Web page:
The folks over at the Willows sent out an email yesterday for calls for submissions for an upcoming archaeology issue. I thought I would share! (And should mention that my short story “Dr. Adderson’s Lens” will be in one of the upcoming issues, too!)

“Throw those chisels in the motor-car, gentlemen…we’re off to Mesopotamia!”

In February 2009, The Willows will be publishing a special Archaeology Issue, full of tales related to one of our great passions: the early histories of civilized humanity. To date, we have secured two featured tales for the issue, from Steven Shrewsbury and G. D. Falksen. And if you can conjure a thrilling, ghostly image of civilized antiquity, your work could join theirs! And Mesopotamia, though ever-popular in archaeological tales, is not the limit. Weave us an historically accurate ghost story, in 5500 words or less, of vanished Knossos, or of the strange Mississippian culture, or of Copper Age Ireland… so long as your vision is one of pre-Hellenic civilized history viewed through the lens of the Victorian or Edwardian culture.

We are also looking for a cornucopia of original artwork and poetry to accompany these tales, as always!

No Steampunk this issue, please.  Take care to eliminate all post-Great War style language and jargon, televisions and other things nonexistent previous to WWI.  And yes, historically accurate means historically accurate; Google and Wikipedia are free for everyone.  Enough said.

Good luck to all, and feel free to spread the word!

Paul Jessups Stories Like a Stone in Her Heart

Paul Jessup's "Stories Like a Stone in Her Heart"

I’m a big fan of Creative Commons, and the “free” media movement.

And I’m a big fan of Paul Jessup.

So, what I’m saying is: hunker on over to his website and become part of his great experiment with his short story “Stories Like a Stone in Her Heart”–you can pay or not pay (but please, pay!). Looks like it’s down for now, but I still hold by the following.

I was lucky enough to read an early draft of this very story, and can vouch for it. It’s intense, intelligent, and really gets to the core of the power behind the art and craft of storytelling. Blending his impressive ability to mold language with Native American myth and magic, it’s certainly a tale that stays with you.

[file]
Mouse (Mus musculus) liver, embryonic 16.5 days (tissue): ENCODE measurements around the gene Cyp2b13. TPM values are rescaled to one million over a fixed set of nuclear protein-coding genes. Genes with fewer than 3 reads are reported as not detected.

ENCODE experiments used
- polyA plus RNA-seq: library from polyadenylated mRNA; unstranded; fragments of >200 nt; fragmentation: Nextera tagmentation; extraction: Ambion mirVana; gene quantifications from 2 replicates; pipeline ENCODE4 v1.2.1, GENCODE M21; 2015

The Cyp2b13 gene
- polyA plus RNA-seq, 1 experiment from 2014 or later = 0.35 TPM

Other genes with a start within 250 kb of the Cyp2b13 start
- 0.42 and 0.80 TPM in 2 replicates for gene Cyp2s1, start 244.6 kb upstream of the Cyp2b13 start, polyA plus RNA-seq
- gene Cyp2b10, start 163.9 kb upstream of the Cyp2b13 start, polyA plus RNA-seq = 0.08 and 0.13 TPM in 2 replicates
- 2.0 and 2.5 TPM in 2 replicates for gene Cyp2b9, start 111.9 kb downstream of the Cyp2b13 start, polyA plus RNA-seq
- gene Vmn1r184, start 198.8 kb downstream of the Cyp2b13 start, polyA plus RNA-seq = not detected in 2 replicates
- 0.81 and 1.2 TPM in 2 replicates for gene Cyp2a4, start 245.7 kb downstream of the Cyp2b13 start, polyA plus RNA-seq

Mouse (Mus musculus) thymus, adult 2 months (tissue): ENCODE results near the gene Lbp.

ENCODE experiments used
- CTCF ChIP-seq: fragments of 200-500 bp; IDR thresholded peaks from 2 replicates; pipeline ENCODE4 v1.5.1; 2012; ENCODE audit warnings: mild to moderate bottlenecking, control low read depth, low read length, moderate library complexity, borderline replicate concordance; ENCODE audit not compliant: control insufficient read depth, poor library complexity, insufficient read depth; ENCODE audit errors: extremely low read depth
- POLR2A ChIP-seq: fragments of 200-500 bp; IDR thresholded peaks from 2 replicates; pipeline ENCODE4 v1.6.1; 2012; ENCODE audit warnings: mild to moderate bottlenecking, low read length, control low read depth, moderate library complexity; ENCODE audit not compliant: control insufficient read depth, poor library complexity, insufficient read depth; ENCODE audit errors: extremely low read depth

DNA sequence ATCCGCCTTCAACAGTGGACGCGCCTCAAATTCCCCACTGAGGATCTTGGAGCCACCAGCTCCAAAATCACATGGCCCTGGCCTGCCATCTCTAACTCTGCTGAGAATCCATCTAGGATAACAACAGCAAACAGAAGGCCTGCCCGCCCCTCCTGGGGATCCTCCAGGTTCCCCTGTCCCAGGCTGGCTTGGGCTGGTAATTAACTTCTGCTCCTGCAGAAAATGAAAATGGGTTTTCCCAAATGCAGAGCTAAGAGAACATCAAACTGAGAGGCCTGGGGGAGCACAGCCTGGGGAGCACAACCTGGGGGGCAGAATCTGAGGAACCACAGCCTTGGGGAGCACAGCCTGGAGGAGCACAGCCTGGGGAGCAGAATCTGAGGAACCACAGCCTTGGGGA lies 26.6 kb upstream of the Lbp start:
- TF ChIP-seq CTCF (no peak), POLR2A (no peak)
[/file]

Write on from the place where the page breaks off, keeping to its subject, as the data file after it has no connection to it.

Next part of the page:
After a series of rejections, I checked my email late yesterday to find that a story of mine had, in fact, been accepted for publication. I’ve got to say, that is one good feeling. 🙂

I fixed it up and sent it back, and now… well, I’ll let you know when and where you can see it as soon as I can. It’s the steampunk/zombie mashup that I did called “Dr. Adderson’s Lens.” I was proud of it! And now even more so.

After getting two rejections on short stories in just about two days (okay, three maybe now that I think about it–I’ve been under the weather) and twittering a bit back and forth with Paul Jessup, the concept of rejection is certainly on the brain.

What’s my reaction? Well, I’ve had rejections before. Used to that. Doesn’t make me happy to get rejections–I mean, who would, right? But it does make me mad, in a way. In a good way, I think. It gets my gritty determination going, my resolve. Makes me want to write more, and better, and cooler, and weirder…

And that’s good.

Michael linked a great interview with Ira Glass talking about storytelling, and how you get better–and how, many people, when they’re still in the growing stages, give up on their work because of a few rejections. They never move past the crappy/mediocre into something great. I highly recommend you watch.

It’s not easy for anyone to get published, not even seasoned writers (unless you’re from a select few who are Untouchables in the industry). Thing is, you have to keep at it. Or you don’t. Either you decide that you’re in it, or you’re not. For some, there’s a breaking point. For others, there isn’t. You just keep moving along in the hopes that somewhere along the way your little baby of a story will resonate with the right editor for the right issue for the right publication.

Anyway, polishing up a new one, contemplating homes for it. Then back at it again.